Saturday, May 14, 2011

Tension and How to Get Some

(Side Note: The post is late because Blogger broke yesterday)

I have previously touched upon the subject of tension, but today I’m going to try and discuss it more directly.

Tension is the thing that keeps people reading. It’s anticipation for a future event that remains unsure. Thus, dangling an uncertain future (or a past that remains undisclosed) in front of readers and delaying the revelation of it is how you achieve tension and subsequently reading readers.

Maass, in his book, The Fire in Fiction, refers to the term microfiction, explained as tension all the time. What this means is that theoretically, you can have tension in every one of the sentences you write. I will admit that this sounds ludicrous, but I’m pretty sure Maass only meant that every sentence has the potential to contain tension, and not that every sentence should have it.

Let me quote an example from his book. (I might have quoted this before, I’m not sure. But it’s a good example.) “He crossed the room” as opposed to “He drifted across the room. Was he dreaming? Was he dead?”. Just a small hint of tension can create a big difference.

Adding tension is a simple process of making something uncertain. If a pacifist hero has to decide whether to execute a man or not, don’t make the man an innocent farmer. Make him a evil warlord who killed a million people. That way, your character will have to be in conflict with himself. Should he break his vow to preserve life to save lives? The internal conflict will eat him up and consequently let your readers eat the novel up.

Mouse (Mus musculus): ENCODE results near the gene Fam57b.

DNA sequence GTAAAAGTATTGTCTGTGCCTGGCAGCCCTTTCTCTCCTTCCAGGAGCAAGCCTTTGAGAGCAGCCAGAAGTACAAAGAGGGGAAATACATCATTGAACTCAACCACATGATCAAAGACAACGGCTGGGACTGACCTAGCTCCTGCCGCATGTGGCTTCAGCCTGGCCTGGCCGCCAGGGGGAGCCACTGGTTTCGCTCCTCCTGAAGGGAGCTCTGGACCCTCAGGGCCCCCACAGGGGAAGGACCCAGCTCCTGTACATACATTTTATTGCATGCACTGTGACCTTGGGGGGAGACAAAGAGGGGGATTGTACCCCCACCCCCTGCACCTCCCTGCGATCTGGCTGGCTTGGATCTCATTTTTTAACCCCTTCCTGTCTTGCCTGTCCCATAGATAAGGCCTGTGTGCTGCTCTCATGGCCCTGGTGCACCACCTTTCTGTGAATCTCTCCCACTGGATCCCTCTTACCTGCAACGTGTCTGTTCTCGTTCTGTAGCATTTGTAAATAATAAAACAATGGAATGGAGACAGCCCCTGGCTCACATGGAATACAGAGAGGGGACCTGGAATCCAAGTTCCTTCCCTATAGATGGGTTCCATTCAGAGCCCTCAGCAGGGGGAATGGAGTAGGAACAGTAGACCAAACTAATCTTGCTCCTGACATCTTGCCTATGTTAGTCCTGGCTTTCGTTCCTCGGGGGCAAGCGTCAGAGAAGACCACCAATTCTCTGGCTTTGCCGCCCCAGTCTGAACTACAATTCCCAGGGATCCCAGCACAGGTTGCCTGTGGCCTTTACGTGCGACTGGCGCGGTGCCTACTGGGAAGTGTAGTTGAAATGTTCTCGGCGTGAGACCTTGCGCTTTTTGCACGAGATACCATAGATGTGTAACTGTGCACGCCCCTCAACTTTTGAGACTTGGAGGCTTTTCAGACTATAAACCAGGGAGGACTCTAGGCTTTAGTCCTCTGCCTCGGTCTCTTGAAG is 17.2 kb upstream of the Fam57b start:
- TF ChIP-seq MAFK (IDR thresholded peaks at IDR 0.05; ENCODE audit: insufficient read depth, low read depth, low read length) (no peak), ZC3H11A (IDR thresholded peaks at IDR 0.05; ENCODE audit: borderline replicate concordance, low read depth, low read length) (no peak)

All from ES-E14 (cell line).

Is your hero dashing after a kidnapped heroine? Let his father fall ill and unable to tend to the farm, which would lead to the farm’s demise and probably his father’s death. No matter what decision he makes, the other will always haunt him where he goes, as he will wonder if he made the right choice. Conflict is the key to tension. Not so much external conflict, but more often internal.

This is a very loose explanation, I know. If you want to master this, the best advice I can give is to read Maass’s books. He knows his stuff.

Do you agree with Maass? Do you have other ways to create tension?

Edit : Do yourself a favour and read here and here.  The links were provided by Mooderino in the comments, and they're worth a read.  As mentioned, micro-tension is a pretty hard subject, so many views are useful.  Maybe I'll take a crack at specifically micro-tension explaining. (I shrunk in embarrassment of how sparse my post was against those two.)


  1. The whole micro-tension idea is an interesting but tricky subject. The Maass book is better at giving a broad overview than showing how to use it in your own wip, I think. I tried explaining it (as best I could) here and Margo at Writing at High Altitude also had a crack at it here.

    Perhaps between us we can help people get the gist of it.

  2. Thanks for the links. I put them up in the post so people can find them easier. The more different views on the subject, the better.